The Mechanical Spray Desuperheater can only be designed for maximum flow conditions and since the pressure drop across the jet hole follows square laws, as the flow is reduced, the pressure drop across the jet hole is substantially reduced and the atomizing characteristic is rapidly lost. For example, if the flow is reduced by 50% of pressure drop across the orifice is reduced by 4.
If the load further reduces, a stage would be reached where the spray jet ceases spraying, and the water is projected straight downstream and collects at the bottom of the steam pipe. Since the steam is not being desuprerheated, the temperature senses a rise in steam temperature, the Control Valve plug moves towards the open position, and the jet commences to spray again. The steam is thus overcooled, which causes the Control Valve to close again. The whole cycle then repeats with consequent swings in temperature and intermittent flooding of the steam line with cooling water.
Mechanical Spray Desuperheater Design
Many attempts have been made to produce a nozzle that has better rangeability, such as a swirl nozzle. However, such nozzles still suffer from the fact that as steam and water flow reduces. Desuperheating efficiency falls away proportional to the square of the flow.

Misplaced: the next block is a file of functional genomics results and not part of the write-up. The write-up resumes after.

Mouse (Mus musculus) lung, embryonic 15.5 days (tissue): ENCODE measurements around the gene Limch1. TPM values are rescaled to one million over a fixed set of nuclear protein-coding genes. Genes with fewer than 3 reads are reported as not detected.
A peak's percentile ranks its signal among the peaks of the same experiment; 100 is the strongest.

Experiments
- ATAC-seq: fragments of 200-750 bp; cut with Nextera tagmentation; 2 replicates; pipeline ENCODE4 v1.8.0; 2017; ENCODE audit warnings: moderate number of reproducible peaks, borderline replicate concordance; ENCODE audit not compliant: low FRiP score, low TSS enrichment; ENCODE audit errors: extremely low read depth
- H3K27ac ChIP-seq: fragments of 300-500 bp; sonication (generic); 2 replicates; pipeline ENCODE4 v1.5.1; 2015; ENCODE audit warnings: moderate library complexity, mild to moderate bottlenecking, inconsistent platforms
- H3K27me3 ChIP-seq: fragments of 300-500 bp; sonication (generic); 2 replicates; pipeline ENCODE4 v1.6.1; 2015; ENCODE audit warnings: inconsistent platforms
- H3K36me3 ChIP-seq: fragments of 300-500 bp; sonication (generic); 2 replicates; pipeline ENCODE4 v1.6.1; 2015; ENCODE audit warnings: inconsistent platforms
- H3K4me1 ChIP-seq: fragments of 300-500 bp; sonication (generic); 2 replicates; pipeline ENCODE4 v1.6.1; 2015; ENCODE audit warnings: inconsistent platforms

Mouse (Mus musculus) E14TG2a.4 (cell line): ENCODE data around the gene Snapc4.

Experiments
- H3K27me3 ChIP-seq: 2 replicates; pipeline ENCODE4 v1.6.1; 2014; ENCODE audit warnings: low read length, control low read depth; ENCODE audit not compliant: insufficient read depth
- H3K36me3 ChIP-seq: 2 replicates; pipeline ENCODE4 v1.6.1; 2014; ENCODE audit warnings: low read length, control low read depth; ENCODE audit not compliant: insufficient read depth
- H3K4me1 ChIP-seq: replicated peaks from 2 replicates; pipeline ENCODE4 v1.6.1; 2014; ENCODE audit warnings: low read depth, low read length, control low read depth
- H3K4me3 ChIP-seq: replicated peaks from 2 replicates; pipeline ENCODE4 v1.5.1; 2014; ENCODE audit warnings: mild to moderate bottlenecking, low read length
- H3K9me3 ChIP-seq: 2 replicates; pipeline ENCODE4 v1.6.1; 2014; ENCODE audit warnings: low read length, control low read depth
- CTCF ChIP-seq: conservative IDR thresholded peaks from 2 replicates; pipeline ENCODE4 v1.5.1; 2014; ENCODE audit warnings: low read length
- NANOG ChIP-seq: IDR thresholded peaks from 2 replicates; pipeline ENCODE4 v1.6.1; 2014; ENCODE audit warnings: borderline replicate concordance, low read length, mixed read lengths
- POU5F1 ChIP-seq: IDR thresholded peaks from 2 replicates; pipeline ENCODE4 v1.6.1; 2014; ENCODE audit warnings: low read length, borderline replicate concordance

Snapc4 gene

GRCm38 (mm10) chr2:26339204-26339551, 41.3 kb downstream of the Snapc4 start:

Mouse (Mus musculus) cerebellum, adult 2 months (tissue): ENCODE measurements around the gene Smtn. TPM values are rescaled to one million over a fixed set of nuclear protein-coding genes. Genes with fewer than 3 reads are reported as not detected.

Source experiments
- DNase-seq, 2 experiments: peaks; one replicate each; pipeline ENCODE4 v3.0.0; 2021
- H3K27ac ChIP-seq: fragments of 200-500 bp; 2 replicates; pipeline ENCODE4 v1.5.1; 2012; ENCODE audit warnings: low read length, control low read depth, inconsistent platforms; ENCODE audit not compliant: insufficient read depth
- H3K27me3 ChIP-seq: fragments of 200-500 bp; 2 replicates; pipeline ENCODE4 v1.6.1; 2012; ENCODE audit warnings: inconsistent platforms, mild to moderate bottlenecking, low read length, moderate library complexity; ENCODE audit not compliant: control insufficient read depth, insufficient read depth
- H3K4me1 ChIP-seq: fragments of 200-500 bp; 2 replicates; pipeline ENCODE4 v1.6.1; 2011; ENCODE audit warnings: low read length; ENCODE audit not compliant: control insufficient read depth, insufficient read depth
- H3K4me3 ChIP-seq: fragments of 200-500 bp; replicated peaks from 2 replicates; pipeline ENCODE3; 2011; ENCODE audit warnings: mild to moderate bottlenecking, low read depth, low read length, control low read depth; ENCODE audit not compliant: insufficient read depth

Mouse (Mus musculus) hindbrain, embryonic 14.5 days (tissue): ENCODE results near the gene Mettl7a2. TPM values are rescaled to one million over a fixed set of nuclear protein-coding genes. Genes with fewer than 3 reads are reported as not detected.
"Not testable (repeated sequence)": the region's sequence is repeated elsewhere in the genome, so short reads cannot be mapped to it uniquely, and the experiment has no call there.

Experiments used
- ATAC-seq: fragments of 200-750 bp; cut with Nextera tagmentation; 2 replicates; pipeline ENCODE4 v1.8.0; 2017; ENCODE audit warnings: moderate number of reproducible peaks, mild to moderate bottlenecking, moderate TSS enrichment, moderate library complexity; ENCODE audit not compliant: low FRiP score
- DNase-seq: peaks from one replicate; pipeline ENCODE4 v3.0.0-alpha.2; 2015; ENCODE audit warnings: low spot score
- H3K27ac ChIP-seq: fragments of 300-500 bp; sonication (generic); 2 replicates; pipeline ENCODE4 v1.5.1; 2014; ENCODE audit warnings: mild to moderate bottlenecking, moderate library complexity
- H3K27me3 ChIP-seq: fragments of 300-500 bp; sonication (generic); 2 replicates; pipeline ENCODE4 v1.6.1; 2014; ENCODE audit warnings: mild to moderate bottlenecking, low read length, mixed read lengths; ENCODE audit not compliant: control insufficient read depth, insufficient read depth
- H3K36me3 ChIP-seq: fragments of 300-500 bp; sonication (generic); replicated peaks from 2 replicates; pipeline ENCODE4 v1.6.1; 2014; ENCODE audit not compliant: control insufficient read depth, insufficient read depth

More recently, different variable nozzle spray Desuperheater designs have been attempted. In these designs MASCOT has attempted to maintain a constant water pressure differential that ensures effective atomization, a wide-angle cone, and high water velocity at all loads, changing the orifice area proportionally to load varies throughout.
However, the MSD is widely used with successful results in installations where the load is relatively steady. The inevitable variation in the steam temperature downstream of the Desuperheater and the water, which is collected and trapped out, of low order are acceptable.
For MASCOT to design the most efficient Desuperheater we require the following parameters:
- Operating pressure of steam
- Maximum inlet temperature of steam**
- Required outlet temperature of steam
- Steam flow rate**
- Available cooling water pressure
- Available cooling water temperature
** You can give all possible values for these parameters